When I think of all of the fire service legends that I have had the privilege to meet and read about, I can't help but think that they will be gone AND forgotten, because no one will be reading anything but their phone and computers in another few, short years.
As I read Lasky's book on Pride and Ownership, I felt like it was a melancholy journey, reminding guys like me why we love this firefighting stuff so much. I am sure that Rick wrote it in the hopes of capturing new ones and I hope he did, because he "gets it".
I look every day for a reason to pat the young ones on the back, because I think it's important for ANYONE to know that they have done a good job, but when you get "it don't mean nothin'," back in return, it kinda pisses on the motivation. Newbies are very suspicious of random acts of kindness.
Anyway, where was I?
I did not mean for it to sound as if I expect respect for just being....what I was saying that if I have done anything to not deserve the respect then fine...but if I have not been disrespectful then please don't treat me with disrespect...that is all
I have been involved in fire discussions at numerous websites and what I found is that more often than not, the reader DOESN'T know how it is spoken; only what has been said and it leaves open to interpretation by the reader the message that is sent and received. So, I don't understand how you can see the nuances of what is written here and I can't.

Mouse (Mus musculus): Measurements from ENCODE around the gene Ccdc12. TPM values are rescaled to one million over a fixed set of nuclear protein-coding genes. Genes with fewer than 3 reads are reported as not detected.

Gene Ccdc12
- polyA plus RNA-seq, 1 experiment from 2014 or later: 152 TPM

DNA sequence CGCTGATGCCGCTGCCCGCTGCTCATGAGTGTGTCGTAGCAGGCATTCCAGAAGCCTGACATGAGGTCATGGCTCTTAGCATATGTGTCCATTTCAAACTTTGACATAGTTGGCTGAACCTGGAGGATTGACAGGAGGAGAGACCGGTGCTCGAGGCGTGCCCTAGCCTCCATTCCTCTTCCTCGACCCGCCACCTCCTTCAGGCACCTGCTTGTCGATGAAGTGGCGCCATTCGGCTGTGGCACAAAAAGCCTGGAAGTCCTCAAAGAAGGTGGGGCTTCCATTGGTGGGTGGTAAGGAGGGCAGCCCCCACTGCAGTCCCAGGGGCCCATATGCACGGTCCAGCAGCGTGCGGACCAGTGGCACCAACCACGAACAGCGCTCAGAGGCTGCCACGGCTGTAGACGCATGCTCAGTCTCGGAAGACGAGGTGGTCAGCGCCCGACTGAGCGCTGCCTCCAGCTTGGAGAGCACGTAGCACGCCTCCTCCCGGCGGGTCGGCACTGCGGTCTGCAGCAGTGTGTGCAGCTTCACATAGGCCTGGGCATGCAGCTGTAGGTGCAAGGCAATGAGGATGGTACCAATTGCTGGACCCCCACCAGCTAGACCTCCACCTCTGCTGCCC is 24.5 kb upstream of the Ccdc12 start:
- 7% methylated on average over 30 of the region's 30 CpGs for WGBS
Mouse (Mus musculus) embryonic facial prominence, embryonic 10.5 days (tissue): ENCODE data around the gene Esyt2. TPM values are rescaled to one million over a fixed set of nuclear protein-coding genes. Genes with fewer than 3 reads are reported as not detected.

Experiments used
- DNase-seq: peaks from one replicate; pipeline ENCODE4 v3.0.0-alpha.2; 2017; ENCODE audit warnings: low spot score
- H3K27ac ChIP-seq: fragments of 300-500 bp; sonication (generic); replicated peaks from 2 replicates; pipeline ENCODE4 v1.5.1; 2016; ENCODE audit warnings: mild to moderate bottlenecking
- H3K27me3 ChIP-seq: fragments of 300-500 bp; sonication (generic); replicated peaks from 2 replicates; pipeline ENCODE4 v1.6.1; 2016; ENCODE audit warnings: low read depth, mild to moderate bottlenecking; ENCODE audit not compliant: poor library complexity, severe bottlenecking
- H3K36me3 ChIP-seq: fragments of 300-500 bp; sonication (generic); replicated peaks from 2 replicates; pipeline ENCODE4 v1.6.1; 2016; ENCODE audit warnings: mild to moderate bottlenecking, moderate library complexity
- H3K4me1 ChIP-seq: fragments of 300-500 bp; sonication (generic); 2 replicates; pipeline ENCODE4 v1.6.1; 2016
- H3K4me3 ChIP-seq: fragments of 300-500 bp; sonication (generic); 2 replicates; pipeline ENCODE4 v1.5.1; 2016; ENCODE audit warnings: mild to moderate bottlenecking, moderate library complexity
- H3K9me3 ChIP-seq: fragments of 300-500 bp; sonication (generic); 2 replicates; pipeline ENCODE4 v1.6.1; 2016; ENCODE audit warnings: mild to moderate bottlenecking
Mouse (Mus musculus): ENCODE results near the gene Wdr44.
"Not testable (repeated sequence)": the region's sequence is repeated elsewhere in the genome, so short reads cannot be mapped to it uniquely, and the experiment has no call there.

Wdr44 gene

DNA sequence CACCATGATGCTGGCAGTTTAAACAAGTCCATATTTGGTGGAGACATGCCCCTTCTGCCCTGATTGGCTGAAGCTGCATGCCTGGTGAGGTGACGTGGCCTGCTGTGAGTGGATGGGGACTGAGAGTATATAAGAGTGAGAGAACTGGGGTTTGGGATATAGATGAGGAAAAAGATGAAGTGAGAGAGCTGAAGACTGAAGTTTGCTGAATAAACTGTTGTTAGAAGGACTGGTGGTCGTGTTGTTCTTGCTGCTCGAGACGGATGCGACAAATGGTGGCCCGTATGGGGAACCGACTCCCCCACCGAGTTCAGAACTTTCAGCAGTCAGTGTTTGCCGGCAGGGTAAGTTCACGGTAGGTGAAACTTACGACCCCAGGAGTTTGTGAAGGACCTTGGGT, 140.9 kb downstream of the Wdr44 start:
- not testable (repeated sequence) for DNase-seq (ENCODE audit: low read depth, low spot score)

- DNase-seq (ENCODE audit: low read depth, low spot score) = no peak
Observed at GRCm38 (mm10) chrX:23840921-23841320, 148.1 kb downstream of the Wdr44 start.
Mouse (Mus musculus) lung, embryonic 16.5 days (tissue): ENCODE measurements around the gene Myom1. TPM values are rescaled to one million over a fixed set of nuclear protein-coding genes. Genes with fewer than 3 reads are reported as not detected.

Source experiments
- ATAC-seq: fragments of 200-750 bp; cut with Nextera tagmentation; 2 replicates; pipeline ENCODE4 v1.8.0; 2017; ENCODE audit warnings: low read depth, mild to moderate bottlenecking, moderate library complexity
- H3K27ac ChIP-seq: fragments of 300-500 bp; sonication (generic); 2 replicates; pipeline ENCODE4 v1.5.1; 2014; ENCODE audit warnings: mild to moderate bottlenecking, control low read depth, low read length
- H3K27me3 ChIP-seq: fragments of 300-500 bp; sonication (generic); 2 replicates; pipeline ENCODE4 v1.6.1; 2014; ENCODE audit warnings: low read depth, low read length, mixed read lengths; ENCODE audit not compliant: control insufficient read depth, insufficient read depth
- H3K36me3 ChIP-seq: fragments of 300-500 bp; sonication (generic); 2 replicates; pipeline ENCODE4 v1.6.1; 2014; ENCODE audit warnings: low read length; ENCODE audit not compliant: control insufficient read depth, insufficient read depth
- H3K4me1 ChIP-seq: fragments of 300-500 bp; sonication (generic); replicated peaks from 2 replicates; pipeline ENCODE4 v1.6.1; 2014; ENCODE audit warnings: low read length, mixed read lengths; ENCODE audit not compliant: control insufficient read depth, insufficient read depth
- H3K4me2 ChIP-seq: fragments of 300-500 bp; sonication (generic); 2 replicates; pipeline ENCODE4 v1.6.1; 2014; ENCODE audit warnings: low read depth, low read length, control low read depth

But anyway, please don't think that I am upset and as long as you don't attack me personally, I see no disrespect. You have to understand that, though I value my time at this website, it is not my mission in Life. I think that it's important that young adults like yourself understand what you are dealing with here, since we are becoming more and more dependent on technology and information via that technology and that what we see isn't necessarily what we get.
But I can guarantee you that, if you talk to some of the others who know me, you get what everyone else does-the "ChiefReason treatment", so to speak.
I won't treat you any differently simply because you have a lot to learn anymore than I rail on the vets because they lack vision and a desire to be patient when teaching the newbies.
In closing, I will only say that I must be more careful in the words I choose when speaking with than you need to be with me.
If you have upset me, it is only because I wish I was 17 again!
well when you say common mistakes i assume you mean what individuals do that are pretty stupid?
you always need to be sure of what your doing and whats going on on the fire ground, no matter what your doing and the most important thing you need to be on the look out for is the safety of yourself and your station if you see something that your not sure about then you need to bring that to the attention of one of the more senior fire fighters and let them take it from there
alot of people are also afraid to ask questions which is a negative thing because the more you know the more helpful you are
and last dedication to the job, alot of people like to show up on scene just to put their names in the report the don't spend time at the station learning the trucks or using the equipment